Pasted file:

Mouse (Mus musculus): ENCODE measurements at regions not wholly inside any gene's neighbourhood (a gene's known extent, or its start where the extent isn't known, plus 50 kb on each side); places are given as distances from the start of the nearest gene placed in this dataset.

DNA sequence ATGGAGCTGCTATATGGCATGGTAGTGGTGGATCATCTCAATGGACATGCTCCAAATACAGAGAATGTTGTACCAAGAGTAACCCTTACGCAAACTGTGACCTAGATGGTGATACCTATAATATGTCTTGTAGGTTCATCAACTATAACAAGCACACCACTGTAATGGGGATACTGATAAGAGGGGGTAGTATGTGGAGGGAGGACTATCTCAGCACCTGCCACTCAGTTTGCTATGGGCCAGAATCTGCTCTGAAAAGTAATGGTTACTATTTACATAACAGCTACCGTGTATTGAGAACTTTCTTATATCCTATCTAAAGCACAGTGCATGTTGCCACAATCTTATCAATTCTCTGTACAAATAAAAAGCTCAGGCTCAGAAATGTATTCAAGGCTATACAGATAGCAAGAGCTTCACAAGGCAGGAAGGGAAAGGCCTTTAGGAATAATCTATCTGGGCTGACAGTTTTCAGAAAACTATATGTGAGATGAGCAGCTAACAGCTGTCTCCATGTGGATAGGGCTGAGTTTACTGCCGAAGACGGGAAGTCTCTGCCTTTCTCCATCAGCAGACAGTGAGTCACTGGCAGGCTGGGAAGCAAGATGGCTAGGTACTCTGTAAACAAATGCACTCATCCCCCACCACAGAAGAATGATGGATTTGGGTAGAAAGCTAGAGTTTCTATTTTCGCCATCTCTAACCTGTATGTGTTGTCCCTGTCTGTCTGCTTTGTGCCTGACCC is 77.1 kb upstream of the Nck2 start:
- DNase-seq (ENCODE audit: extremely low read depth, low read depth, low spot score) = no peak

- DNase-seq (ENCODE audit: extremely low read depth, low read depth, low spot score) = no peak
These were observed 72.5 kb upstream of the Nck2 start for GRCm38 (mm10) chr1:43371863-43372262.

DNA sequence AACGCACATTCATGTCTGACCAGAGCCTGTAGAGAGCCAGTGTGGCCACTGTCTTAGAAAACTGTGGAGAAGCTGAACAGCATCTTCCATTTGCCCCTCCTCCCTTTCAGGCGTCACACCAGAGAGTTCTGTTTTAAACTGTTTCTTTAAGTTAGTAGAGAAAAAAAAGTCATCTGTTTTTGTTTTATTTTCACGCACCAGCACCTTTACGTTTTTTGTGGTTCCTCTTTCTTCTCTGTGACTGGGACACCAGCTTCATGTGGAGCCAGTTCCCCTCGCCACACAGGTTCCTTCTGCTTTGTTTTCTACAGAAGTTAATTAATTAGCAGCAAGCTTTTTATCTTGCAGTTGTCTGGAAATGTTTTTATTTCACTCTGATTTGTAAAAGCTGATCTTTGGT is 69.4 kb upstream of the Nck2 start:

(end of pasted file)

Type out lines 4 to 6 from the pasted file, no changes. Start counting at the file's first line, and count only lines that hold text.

- DNase-seq (ENCODE audit: extremely low read depth, low read depth, low spot score) = no peak
These were observed 72.5 kb upstream of the Nck2 start for GRCm38 (mm10) chr1:43371863-43372262.

DNA sequence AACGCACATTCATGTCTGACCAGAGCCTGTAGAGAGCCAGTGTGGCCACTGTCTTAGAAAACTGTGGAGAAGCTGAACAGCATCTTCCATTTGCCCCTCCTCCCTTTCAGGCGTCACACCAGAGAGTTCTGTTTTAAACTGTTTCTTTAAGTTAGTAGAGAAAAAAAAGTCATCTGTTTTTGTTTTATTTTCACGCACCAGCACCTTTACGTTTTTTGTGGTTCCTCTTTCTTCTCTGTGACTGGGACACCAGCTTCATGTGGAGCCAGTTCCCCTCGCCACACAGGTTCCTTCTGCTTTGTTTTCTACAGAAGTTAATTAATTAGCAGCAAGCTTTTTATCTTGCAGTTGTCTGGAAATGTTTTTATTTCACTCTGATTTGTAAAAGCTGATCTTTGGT is 69.4 kb upstream of the Nck2 start: